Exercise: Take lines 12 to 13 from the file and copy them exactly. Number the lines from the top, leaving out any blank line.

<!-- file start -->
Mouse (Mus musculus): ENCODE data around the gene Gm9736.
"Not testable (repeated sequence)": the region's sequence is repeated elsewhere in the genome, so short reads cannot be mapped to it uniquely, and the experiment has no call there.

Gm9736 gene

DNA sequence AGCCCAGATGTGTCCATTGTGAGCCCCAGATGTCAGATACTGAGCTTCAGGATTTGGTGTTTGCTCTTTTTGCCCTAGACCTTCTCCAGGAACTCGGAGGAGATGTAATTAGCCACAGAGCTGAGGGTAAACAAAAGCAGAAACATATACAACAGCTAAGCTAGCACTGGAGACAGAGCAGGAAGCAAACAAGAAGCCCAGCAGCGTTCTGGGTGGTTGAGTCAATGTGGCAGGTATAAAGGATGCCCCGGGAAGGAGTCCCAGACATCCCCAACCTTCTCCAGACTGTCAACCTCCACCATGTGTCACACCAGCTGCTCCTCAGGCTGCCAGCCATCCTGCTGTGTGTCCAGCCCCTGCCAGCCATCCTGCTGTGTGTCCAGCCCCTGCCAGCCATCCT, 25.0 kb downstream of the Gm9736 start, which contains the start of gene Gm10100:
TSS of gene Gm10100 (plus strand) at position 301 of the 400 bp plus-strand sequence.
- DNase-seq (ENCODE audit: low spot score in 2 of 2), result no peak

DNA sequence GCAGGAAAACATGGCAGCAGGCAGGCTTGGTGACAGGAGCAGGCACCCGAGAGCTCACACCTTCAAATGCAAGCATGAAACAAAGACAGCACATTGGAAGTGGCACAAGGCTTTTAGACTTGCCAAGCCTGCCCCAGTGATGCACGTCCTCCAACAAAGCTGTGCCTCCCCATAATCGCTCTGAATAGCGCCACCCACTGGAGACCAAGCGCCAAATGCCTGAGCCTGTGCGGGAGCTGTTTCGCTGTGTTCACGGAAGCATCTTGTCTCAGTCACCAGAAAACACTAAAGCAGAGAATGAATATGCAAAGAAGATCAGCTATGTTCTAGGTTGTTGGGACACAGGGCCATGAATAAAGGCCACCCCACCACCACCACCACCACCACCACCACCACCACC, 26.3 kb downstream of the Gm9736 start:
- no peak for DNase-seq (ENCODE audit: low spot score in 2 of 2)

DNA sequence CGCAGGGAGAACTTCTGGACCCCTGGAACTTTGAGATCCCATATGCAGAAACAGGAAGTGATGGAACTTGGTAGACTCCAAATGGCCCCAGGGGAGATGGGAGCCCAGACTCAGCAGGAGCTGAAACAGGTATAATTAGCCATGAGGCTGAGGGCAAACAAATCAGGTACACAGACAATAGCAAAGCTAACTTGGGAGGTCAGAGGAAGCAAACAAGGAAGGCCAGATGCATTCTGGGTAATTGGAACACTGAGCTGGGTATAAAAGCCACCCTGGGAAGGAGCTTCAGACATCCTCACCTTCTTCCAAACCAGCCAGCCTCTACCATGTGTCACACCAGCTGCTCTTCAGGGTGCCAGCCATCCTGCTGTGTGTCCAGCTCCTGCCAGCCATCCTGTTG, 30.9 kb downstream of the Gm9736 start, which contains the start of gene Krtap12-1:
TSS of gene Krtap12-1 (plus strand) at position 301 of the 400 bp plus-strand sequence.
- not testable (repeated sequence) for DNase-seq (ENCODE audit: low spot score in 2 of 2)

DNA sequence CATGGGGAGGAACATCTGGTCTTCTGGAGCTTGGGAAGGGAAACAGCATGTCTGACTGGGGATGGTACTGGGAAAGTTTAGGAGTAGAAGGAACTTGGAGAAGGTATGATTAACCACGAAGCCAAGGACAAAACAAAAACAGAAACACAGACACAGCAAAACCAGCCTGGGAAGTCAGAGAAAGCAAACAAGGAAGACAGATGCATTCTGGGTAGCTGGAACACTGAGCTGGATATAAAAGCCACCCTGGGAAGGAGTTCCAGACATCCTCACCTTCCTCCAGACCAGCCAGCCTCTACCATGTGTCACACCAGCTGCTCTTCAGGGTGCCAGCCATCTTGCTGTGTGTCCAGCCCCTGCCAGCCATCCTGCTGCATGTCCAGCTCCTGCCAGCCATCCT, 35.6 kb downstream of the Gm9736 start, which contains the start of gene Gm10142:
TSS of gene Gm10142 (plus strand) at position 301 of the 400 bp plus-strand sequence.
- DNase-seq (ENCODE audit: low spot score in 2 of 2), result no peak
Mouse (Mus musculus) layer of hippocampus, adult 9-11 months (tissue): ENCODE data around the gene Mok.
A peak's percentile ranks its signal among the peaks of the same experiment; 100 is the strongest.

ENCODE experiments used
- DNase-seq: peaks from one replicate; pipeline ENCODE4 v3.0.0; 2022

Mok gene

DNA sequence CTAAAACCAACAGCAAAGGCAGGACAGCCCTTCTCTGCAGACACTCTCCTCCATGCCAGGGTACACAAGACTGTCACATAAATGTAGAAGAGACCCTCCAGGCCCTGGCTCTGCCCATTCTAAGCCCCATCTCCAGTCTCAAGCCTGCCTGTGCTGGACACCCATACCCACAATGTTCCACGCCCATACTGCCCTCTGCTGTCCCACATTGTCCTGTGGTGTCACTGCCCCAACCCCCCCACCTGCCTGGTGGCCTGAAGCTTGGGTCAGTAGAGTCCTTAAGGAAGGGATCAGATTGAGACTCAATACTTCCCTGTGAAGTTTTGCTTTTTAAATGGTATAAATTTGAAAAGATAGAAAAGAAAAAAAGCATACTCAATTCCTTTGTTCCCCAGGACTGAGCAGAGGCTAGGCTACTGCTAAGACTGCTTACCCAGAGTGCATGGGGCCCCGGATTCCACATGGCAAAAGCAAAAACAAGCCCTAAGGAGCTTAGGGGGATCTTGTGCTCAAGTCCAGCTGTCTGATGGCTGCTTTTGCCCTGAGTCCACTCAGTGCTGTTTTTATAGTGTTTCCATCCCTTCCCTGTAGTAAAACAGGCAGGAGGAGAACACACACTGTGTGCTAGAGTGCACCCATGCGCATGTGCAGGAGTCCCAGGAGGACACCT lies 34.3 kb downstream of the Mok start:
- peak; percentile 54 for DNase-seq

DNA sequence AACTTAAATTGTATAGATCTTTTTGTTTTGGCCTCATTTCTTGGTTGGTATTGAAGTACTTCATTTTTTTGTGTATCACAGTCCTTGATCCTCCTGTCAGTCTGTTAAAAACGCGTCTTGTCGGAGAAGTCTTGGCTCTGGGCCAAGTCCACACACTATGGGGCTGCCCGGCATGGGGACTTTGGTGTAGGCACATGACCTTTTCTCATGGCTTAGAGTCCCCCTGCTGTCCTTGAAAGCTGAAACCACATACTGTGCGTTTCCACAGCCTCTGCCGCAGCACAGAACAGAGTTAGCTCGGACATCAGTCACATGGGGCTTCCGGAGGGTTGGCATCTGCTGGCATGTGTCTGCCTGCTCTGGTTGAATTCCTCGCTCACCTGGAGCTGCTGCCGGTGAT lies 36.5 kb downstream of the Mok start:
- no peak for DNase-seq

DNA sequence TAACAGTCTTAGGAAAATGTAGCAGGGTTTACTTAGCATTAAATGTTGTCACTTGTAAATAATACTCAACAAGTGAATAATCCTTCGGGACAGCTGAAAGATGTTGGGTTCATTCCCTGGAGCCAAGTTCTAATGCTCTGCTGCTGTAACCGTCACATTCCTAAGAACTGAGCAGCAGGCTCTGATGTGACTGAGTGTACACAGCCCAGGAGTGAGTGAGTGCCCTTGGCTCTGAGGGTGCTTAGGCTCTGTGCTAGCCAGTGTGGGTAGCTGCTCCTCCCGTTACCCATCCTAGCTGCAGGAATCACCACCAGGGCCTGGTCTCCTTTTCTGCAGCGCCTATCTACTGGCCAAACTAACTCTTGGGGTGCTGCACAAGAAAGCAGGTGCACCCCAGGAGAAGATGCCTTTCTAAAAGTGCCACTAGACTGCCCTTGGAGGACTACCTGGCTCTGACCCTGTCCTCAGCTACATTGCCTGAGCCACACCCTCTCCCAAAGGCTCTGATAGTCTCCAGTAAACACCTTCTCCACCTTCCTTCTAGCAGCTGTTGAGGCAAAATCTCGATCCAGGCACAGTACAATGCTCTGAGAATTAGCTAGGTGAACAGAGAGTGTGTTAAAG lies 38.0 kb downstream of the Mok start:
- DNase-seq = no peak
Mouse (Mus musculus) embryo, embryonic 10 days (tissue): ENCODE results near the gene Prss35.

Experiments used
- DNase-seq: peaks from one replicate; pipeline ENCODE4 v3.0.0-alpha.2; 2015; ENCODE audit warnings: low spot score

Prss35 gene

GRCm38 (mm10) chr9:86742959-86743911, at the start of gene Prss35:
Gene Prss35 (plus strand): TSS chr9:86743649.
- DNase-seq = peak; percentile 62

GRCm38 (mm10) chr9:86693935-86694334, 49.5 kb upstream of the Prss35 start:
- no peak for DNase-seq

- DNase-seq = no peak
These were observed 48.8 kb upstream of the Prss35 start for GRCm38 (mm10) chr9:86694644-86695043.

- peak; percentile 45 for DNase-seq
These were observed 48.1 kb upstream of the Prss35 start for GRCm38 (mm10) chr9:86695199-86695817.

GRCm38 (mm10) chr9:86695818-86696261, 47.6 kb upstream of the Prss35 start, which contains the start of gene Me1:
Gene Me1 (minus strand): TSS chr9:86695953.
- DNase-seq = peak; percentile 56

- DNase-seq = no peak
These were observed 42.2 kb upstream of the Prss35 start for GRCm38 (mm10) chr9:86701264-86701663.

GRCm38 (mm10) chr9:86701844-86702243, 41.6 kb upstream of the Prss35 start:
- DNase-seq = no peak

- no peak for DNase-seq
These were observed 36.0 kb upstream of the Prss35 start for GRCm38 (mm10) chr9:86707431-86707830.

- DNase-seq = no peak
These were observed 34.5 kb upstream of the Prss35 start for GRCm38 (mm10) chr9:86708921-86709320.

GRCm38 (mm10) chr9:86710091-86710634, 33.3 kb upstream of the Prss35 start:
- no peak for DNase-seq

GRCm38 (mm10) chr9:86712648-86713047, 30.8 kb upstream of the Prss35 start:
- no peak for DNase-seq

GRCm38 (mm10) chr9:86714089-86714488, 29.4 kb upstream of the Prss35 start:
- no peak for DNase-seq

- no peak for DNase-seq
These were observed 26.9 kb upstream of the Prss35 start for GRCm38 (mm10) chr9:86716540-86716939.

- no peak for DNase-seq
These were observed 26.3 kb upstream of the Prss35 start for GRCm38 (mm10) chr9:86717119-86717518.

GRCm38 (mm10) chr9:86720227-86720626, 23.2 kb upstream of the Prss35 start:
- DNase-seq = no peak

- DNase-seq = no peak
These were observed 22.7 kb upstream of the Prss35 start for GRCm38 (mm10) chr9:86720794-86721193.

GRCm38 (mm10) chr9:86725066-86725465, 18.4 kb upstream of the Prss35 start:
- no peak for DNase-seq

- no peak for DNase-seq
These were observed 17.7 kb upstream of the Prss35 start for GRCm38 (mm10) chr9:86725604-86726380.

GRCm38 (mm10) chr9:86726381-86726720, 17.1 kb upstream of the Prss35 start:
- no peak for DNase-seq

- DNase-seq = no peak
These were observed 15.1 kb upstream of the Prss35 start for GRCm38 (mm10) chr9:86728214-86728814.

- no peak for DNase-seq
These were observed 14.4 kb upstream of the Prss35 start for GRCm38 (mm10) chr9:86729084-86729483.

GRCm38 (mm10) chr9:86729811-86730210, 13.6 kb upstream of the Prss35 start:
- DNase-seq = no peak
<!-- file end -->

DNA sequence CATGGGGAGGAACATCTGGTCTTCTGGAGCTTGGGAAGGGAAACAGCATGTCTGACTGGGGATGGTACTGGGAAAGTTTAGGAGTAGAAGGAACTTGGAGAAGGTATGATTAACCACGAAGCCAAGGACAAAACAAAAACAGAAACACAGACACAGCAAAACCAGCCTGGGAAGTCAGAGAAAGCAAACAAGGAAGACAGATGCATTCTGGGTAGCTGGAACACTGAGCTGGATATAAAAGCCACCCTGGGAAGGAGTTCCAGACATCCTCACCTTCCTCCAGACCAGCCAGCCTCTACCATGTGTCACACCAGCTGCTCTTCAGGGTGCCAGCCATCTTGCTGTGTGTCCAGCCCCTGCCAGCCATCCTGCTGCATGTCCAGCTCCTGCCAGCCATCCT, 35.6 kb downstream of the Gm9736 start, which contains the start of gene Gm10142:
TSS of gene Gm10142 (plus strand) at position 301 of the 400 bp plus-strand sequence.